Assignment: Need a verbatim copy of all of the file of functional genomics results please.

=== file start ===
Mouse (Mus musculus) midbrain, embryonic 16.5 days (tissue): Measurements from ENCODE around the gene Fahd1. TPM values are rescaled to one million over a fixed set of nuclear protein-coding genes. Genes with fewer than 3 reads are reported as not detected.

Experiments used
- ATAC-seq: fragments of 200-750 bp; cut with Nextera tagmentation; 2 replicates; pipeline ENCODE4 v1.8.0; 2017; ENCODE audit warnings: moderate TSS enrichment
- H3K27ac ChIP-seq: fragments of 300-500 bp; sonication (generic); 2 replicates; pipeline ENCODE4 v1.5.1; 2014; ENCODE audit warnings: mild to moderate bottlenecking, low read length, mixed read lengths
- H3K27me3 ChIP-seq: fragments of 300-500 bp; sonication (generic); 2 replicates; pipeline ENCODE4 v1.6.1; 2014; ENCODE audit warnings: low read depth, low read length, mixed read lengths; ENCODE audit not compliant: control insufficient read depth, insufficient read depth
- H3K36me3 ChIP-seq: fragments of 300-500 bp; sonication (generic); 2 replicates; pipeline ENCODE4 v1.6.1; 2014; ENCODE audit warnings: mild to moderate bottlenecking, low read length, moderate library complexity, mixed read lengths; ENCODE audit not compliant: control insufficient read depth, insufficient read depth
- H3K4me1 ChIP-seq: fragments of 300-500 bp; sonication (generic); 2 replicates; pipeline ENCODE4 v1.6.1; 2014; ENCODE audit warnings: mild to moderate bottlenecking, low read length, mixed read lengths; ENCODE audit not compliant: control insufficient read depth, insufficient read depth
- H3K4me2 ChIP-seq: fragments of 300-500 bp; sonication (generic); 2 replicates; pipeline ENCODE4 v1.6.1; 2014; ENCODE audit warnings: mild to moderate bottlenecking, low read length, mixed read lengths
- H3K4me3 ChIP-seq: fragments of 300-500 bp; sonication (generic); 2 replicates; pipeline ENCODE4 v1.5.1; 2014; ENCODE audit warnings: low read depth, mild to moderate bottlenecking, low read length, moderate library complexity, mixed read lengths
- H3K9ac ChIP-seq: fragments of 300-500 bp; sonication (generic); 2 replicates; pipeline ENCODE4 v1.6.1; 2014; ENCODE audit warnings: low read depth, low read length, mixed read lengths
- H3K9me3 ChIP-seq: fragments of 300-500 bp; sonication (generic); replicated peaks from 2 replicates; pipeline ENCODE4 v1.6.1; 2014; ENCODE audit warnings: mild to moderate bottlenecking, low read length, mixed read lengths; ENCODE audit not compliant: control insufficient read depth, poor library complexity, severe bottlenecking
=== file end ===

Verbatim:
Mouse (Mus musculus) midbrain, embryonic 16.5 days (tissue): Measurements from ENCODE around the gene Fahd1. TPM values are rescaled to one million over a fixed set of nuclear protein-coding genes. Genes with fewer than 3 reads are reported as not detected.

Experiments used
- ATAC-seq: fragments of 200-750 bp; cut with Nextera tagmentation; 2 replicates; pipeline ENCODE4 v1.8.0; 2017; ENCODE audit warnings: moderate TSS enrichment
- H3K27ac ChIP-seq: fragments of 300-500 bp; sonication (generic); 2 replicates; pipeline ENCODE4 v1.5.1; 2014; ENCODE audit warnings: mild to moderate bottlenecking, low read length, mixed read lengths
- H3K27me3 ChIP-seq: fragments of 300-500 bp; sonication (generic); 2 replicates; pipeline ENCODE4 v1.6.1; 2014; ENCODE audit warnings: low read depth, low read length, mixed read lengths; ENCODE audit not compliant: control insufficient read depth, insufficient read depth
- H3K36me3 ChIP-seq: fragments of 300-500 bp; sonication (generic); 2 replicates; pipeline ENCODE4 v1.6.1; 2014; ENCODE audit warnings: mild to moderate bottlenecking, low read length, moderate library complexity, mixed read lengths; ENCODE audit not compliant: control insufficient read depth, insufficient read depth
- H3K4me1 ChIP-seq: fragments of 300-500 bp; sonication (generic); 2 replicates; pipeline ENCODE4 v1.6.1; 2014; ENCODE audit warnings: mild to moderate bottlenecking, low read length, mixed read lengths; ENCODE audit not compliant: control insufficient read depth, insufficient read depth
- H3K4me2 ChIP-seq: fragments of 300-500 bp; sonication (generic); 2 replicates; pipeline ENCODE4 v1.6.1; 2014; ENCODE audit warnings: mild to moderate bottlenecking, low read length, mixed read lengths
- H3K4me3 ChIP-seq: fragments of 300-500 bp; sonication (generic); 2 replicates; pipeline ENCODE4 v1.5.1; 2014; ENCODE audit warnings: low read depth, mild to moderate bottlenecking, low read length, moderate library complexity, mixed read lengths
- H3K9ac ChIP-seq: fragments of 300-500 bp; sonication (generic); 2 replicates; pipeline ENCODE4 v1.6.1; 2014; ENCODE audit warnings: low read depth, low read length, mixed read lengths
- H3K9me3 ChIP-seq: fragments of 300-500 bp; sonication (generic); replicated peaks from 2 replicates; pipeline ENCODE4 v1.6.1; 2014; ENCODE audit warnings: mild to moderate bottlenecking, low read length, mixed read lengths; ENCODE audit not compliant: control insufficient read depth, poor library complexity, severe bottlenecking